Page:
In insect cells infected with baculovirus, the nature of N-linked glycosylation is dependent on the protein expressed, the host cell line used and the length of time of infection of cells with baculovirus. Baculovirus infection alters normal glycosylation and oligosaccharide processing characteristics of insect cells. N-linked glycosylation is generally of the high-mannose type. O-linked glycosylation is, although not identical, similar to mammalian cells depending on localization and type of protein.

We also offer the Mimic™ insect cell line. Mimic™ cells are transgenic insect cells that have been engineered to produce recombinant proteins with terminally sialylated N-glycans like those found in mammalian systems. These are identical to the SfSWT-1 cells developed by Donald L. Jarvis. This cell line is suitable for expressing recombinant glycoproteins with baculovirus and other insect expression systems, including the Bac-to-Bac™ Expression System and the InsectSelect™ system.

References for glycosylation in Pichia:
1) Grinna LS, et al. Size distribution and general structural features of N-linked oligosaccharides from the methylotrophic yeast, Pichia pastoris. Yeast. 1989 Mar-Apr;5(2):107-15.
2) Juge N, et al. Overexpression, purification, and characterization of recombinant barley alpha-amylases 1 and 2 secreted by the methylotrophic yeast Pichia pastoris. Protein Expr Purif. 1996 Sep;8(2):204-14.
3) Trimble RB, et al.Structure of oligosaccharides on Saccharomyces SUC2 invertase secreted by the methylotrophic yeast Pichia pastoris. J Biol Chem. 1991 Dec 5;266(34):22807-17.
4) Tschopp JF, et al.Expression of the lacZ gene from two methanol-regulated promoters in Pichia pastoris. Nucleic Acids Res. 1987 May 11;15(9):3859-76.

Answer Id: E3747

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What is the magnetic susceptibility for Dynabeads™ magnetic beads?

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Answer

Magnetic susceptibility is a measure of how quickly the beads will migrate to the magnet. This will depend on the iron content and the character of the iron oxide. The magnetic susceptibility given for the Dynabeads™ magnetic beads is the mass susceptibility, given either as cgs units/g or m^3/kg (the latter being an SI unit). For ferri- and ferromagnetic substances, the magnetic mass susceptibility is dependent upon the magnetic field strength (H), as the magnetization of such substances is not a linear function of H but approaches a saturation value with increasing field. For that reason, the magnetic mass susceptibility of the Dynabeads™ magnetic beads is determined by a standardized procedure under fixed conditions. The magnetic mass susceptibility given in our catalog is thus the SI unit. Conversion from Gaussian (cgs, emu) units into SI units for magnetic mass susceptibility is achieved by multiplying the Gaussian factor (emu/g or cgs/g) by 4 pi x 10^-3. The resulting unit is also called the rationalized magnetic mass susceptibility, which should be distinguished from the (SI) dimensionless magnetic susceptibility unit. In general, magnetic mass susceptibility is a measure of the force (Fz) influencing an object positioned in a nonhomogenous magnetic field. The magnetic mass susceptibility of the Dynabeads™ magnetic beads is measured by weighing a sample, and then subjecting the sample to a magnetic field of known strength. The weight (F1) is then measured, and compared to the weight of the sample when the magnetic field is turned off (F0). The susceptibility is then calculated as K x 10^-3 = [(F1-F0) x m x 0.335 x 10^6], where K is the mass susceptibility of the sample of mass m. The susceptibility is then converted to SI units.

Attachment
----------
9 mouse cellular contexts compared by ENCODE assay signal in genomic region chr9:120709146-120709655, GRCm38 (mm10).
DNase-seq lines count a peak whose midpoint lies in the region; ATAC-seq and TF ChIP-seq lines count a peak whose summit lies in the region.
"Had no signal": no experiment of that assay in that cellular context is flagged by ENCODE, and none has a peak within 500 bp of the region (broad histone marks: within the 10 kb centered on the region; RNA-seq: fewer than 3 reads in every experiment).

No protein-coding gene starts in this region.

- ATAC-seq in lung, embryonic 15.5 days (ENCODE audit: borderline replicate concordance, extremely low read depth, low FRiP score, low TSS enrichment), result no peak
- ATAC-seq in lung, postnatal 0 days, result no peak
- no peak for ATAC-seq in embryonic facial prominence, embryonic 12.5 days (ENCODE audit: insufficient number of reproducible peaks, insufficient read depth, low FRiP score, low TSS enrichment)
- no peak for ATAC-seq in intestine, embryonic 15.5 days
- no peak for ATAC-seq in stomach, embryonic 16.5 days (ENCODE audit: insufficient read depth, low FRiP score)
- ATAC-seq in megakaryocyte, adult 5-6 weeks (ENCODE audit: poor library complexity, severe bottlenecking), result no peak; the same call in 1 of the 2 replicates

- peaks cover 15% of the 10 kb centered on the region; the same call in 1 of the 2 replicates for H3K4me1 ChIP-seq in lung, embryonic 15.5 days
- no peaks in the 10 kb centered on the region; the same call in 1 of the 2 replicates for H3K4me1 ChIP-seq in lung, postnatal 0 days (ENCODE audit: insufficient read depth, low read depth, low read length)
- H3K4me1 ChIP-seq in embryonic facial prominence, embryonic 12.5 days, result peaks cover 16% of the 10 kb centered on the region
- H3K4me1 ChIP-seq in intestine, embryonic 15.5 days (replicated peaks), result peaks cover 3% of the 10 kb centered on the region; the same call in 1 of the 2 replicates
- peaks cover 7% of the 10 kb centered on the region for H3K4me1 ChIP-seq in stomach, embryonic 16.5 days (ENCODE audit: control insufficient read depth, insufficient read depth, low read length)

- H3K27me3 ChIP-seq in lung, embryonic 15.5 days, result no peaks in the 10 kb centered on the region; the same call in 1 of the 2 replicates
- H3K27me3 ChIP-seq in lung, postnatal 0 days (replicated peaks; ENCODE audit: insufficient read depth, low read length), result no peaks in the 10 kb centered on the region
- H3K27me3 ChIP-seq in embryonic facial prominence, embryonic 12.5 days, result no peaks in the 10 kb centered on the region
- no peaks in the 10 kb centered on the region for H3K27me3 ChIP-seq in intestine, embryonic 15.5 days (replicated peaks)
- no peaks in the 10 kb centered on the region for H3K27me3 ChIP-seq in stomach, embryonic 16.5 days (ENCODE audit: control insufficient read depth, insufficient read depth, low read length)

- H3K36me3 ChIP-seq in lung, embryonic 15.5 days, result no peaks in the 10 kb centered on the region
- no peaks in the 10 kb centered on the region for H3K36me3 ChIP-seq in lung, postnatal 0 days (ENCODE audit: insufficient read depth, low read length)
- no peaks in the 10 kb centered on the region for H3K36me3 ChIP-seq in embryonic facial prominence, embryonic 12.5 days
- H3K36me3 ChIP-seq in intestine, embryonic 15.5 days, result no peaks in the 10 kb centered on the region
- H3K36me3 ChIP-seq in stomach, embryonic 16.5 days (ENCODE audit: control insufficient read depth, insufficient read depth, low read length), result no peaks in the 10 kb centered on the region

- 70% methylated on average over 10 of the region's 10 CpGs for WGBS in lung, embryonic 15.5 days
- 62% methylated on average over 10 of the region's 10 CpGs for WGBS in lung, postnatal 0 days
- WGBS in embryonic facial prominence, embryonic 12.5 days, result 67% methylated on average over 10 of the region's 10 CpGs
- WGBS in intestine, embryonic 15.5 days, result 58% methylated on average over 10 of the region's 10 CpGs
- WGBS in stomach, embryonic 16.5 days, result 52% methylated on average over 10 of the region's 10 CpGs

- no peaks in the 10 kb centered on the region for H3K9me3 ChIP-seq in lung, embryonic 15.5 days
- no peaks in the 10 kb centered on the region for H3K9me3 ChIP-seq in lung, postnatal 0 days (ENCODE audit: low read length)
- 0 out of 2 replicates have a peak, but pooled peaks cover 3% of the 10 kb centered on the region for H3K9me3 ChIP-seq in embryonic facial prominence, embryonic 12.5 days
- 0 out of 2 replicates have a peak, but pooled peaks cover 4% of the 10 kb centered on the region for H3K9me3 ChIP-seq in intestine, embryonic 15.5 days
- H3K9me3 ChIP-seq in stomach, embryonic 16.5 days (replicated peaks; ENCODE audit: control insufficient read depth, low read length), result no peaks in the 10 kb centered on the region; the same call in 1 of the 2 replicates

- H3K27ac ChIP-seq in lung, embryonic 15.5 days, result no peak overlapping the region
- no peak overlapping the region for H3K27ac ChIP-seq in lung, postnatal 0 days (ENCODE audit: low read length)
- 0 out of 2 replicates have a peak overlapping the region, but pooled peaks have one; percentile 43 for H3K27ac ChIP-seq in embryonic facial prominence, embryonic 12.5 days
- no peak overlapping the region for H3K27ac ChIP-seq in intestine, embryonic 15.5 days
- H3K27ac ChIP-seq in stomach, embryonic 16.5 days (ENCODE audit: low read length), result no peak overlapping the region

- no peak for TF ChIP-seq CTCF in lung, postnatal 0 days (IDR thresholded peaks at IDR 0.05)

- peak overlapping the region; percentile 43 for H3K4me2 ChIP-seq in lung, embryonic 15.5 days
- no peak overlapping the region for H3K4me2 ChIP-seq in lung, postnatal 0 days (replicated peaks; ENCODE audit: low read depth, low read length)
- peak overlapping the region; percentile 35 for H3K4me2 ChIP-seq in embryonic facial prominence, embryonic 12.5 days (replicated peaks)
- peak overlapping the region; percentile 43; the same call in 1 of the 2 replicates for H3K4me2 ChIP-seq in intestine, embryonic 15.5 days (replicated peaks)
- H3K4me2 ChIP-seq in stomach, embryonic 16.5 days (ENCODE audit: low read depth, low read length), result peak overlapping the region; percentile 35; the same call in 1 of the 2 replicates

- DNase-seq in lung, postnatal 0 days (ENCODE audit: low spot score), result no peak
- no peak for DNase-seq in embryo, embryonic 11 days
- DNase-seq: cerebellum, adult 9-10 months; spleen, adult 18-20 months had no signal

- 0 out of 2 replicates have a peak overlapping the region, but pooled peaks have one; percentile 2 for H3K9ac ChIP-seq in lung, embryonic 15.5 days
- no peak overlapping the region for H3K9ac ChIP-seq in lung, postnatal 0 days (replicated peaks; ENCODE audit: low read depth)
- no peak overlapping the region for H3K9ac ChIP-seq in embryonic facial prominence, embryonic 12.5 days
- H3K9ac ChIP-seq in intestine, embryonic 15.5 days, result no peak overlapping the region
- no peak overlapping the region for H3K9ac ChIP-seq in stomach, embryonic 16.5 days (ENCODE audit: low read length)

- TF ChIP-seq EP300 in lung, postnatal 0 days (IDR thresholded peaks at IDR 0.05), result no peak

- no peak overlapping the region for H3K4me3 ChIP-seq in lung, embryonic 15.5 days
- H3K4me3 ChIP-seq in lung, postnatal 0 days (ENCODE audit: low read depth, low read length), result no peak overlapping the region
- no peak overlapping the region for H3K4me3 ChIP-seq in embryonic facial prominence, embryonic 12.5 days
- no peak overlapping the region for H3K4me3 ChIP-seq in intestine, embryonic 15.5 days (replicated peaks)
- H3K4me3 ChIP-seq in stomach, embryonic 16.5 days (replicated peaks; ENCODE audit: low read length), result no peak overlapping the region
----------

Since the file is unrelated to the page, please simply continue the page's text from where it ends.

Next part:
Answer Id: E7922

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How do I decrease background autofluorescence when doing immunostaining?

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Answer

Autofluorescence is due to either the inherent fluorescent properties of natural biomolecules (e.g. lipofucsin, flavins, beta-carotene, etc.) or the reaction of aldehyde-based fixatives with various tissue components. Fixative-induced autofluorescence is higher with glutaraldehyde than with formaldehyde and is also higher when the fixation incubation time is longer or incubation temperatures are warmer.

Autofluorescence from natural pigments may be reduced by the use of picric acid, Sudan Black, or copper sulfate. Fixative-induced autofluorescence may be reduced by soaking samples in a buffered solution of either sodium borohydride, sodium cyanoborohydride, or ammonium chloride. These methods may not work consistently in every sample and may require some empirical testing.

Another method to reduce both forms of autofluorescence is to photobleach the sample prior to the use of any fluorescent probes (Neumann and Gabel (2002) J Histochem Cytochem 50:437-439.

Answer Id: E4930

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What is the Tilt Base for?

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Answer

The Tilt Base inclines the GeneAmp™ 9700 PCR System sample block by 11 degrees C, the angle required for optimal performance of the QuantStudio™ 3D Digital PCR 20K Chips.

Answer Id: E7161